Thomas LuypaertNorwegian University of Life Sciences (NMBU) · Department of Ecology and Natural Resource Management (INA)
Doctoral candidate at the Norwegian University of Life Sciences
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Soundscape studies are increasingly used to capture landscape‐scale ecological patterns. Yet, several aspects of soundscape diversity remain unexplored. Although some processes influencing acoustic niche usage may operate in the 24‐hour temporal domain, most acoustic indices only capture the diversity of sounds co‐occurring in sound files at a spec...
1. Soundscape studies are increasingly common to capture landscape-scale ecological patterns. Yet, several aspects of soundscape diversity quantification remain unexplored. Although some processes influencing acoustic niche usage may operate in the 24h domain, most acoustic indices only capture the diversity of sounds co-occurring in sound files at...
Marine biodiversity plays an important role in providing the ecosystem functions and services which humans derive from the oceans. Understanding how this provisioning will change in the Anthropocene requires knowledge of marine biodiversity patterns. Here, we review the status of marine species diversity in space and time. Knowledge of marine speci...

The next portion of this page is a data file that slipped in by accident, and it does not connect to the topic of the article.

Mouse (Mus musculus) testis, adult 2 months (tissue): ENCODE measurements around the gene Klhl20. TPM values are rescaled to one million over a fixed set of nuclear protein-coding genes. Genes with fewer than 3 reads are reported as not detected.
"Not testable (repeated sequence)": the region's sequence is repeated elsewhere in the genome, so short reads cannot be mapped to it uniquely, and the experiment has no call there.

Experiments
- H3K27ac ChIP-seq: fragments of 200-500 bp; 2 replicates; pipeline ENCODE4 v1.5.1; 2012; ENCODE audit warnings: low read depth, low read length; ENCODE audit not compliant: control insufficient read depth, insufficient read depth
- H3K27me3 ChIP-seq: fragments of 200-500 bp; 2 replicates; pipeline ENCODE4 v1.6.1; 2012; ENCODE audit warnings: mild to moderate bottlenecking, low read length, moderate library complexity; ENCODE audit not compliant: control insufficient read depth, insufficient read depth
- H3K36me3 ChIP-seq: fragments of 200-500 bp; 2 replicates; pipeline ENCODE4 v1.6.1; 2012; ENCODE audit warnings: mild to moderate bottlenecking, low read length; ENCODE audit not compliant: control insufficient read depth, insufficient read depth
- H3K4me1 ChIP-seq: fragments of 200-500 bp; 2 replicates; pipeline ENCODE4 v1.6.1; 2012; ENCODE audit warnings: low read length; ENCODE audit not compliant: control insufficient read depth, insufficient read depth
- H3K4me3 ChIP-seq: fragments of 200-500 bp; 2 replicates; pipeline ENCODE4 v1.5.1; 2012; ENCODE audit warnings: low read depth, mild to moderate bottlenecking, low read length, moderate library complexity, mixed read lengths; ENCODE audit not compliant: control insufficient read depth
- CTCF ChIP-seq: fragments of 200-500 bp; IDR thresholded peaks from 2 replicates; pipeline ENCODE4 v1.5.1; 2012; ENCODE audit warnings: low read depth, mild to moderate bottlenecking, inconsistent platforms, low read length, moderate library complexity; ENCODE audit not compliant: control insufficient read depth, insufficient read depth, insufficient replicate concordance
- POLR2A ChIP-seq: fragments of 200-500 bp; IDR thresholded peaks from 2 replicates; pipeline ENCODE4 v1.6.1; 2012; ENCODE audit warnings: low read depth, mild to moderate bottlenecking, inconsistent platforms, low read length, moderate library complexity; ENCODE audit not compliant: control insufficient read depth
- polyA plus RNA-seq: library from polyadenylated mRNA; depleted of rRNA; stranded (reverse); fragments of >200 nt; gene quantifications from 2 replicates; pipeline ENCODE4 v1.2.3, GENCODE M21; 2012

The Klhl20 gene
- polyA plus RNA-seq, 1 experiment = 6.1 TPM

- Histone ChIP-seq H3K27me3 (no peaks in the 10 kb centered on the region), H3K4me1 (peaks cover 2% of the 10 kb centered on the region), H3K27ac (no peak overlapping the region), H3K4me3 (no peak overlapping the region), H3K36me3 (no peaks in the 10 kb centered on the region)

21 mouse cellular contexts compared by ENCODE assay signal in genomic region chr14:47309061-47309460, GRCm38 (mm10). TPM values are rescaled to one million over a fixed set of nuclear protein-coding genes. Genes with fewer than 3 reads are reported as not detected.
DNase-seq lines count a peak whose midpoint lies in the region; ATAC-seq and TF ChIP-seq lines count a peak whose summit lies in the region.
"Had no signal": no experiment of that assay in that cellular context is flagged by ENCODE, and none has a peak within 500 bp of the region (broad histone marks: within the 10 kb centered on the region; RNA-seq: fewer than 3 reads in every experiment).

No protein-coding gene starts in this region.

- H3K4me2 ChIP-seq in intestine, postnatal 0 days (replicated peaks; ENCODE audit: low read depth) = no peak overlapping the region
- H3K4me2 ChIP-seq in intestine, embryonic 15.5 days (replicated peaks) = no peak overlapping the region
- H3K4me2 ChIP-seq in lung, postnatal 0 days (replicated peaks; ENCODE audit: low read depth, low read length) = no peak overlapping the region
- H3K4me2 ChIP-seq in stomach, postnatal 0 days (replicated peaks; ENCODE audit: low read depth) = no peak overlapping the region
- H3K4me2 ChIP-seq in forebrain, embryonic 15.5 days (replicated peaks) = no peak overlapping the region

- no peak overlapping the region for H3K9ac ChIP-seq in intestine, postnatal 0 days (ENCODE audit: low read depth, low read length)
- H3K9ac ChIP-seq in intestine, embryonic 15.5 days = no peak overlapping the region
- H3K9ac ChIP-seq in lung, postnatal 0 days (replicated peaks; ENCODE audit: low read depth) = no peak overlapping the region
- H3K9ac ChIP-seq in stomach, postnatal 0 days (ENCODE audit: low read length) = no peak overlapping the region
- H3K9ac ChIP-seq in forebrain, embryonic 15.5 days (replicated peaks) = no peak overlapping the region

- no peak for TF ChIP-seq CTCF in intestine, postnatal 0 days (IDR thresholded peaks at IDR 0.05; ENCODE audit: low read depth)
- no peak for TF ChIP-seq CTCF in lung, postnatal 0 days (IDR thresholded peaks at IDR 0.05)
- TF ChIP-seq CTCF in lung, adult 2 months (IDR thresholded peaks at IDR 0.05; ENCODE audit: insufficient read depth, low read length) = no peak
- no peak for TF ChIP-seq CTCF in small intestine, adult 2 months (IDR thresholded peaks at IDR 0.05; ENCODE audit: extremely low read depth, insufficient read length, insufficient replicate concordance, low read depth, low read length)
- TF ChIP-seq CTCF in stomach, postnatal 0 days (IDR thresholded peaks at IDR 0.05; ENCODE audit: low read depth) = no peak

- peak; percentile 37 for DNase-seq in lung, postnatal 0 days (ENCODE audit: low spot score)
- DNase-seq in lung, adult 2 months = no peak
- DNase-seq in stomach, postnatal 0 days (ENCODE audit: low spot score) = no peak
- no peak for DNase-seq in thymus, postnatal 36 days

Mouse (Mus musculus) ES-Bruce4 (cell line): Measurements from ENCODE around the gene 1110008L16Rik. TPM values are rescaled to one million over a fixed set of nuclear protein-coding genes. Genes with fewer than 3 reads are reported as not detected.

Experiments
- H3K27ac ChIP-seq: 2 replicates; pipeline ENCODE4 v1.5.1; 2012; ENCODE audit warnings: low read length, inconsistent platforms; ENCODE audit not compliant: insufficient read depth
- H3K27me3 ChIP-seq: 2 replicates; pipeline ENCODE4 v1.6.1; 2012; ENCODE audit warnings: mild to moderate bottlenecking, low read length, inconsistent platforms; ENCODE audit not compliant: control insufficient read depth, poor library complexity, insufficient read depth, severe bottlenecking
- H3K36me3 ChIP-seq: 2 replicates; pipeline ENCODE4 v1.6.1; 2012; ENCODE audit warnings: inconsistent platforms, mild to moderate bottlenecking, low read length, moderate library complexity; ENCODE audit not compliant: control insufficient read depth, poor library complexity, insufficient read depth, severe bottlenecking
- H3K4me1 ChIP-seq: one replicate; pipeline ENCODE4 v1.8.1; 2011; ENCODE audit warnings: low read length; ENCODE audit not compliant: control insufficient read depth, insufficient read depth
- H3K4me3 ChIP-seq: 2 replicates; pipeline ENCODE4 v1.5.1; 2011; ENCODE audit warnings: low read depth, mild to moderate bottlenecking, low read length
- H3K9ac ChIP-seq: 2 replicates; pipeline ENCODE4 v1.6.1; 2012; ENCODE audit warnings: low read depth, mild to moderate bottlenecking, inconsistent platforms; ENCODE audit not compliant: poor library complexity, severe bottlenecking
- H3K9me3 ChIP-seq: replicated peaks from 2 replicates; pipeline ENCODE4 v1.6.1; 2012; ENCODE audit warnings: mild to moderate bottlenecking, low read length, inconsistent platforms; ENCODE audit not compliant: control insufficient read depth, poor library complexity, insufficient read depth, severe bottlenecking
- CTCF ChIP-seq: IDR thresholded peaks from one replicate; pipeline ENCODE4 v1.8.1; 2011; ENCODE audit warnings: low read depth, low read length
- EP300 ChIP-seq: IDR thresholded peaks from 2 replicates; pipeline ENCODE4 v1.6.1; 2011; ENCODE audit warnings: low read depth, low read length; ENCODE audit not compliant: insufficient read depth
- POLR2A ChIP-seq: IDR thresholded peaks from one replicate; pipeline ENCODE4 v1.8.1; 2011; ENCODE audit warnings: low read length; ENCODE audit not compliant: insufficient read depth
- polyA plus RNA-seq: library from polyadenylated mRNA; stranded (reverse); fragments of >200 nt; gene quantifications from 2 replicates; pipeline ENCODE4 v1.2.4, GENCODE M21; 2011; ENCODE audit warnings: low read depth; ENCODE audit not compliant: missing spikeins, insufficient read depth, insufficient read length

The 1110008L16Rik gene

I'm currently working on a soundscape ecology study in which the entire acoustic community is of interest. I have been reading up about the Fast Fourier Transform (FFT), and the trade-off between the time and frequency resolution, which is determined by the choice of window length.
I have however failed to find any resources which explain which temporal/frequency resolution is required for the sounds of interest.
I understand that if only one/a few species with known vocalizations are of interest, this choice can be justified easily, but what if you're dealing with an unknown acoustic community? Studies of the acoustic community which use only the audible spectrum (with a sampling rate of 44.1 kHz) often use a frequency resolution of 172 Hz, but don't offer a justification why they chose this. And what if you're also looking at the ultrasonic part of the acoustic community - how would the required frequency resolution change to capture both sonic and ultrasonic signals?
I appreciate any insights you might have.
In the past years, I've been doing a lot of camera trapping in rainforests, and there is recurring issue I've been having for a while: daytime IR images.
As the rainforest understory tends to be low-light environment, all camera trap models I've used (Reconyx Hyperfire HC500 and Browning Dark Ops Pro) often switch automatically to the IR flash mode, even during the daytime. Since color is an important attribute for the differentiation of otherwise similar species, I find this problematic. Is anyone else having the same problem, and if so, have you found a way around it?
I was wondering whether it would be possible to change the light threshold at which the camera decides to switch to infrared. Browning addresses this issue on their webpage (https://browningtrailcameras.zendesk.com/hc/en-us/articles/360009748473-...), but does not provide any solutions.
All insights are welcome :).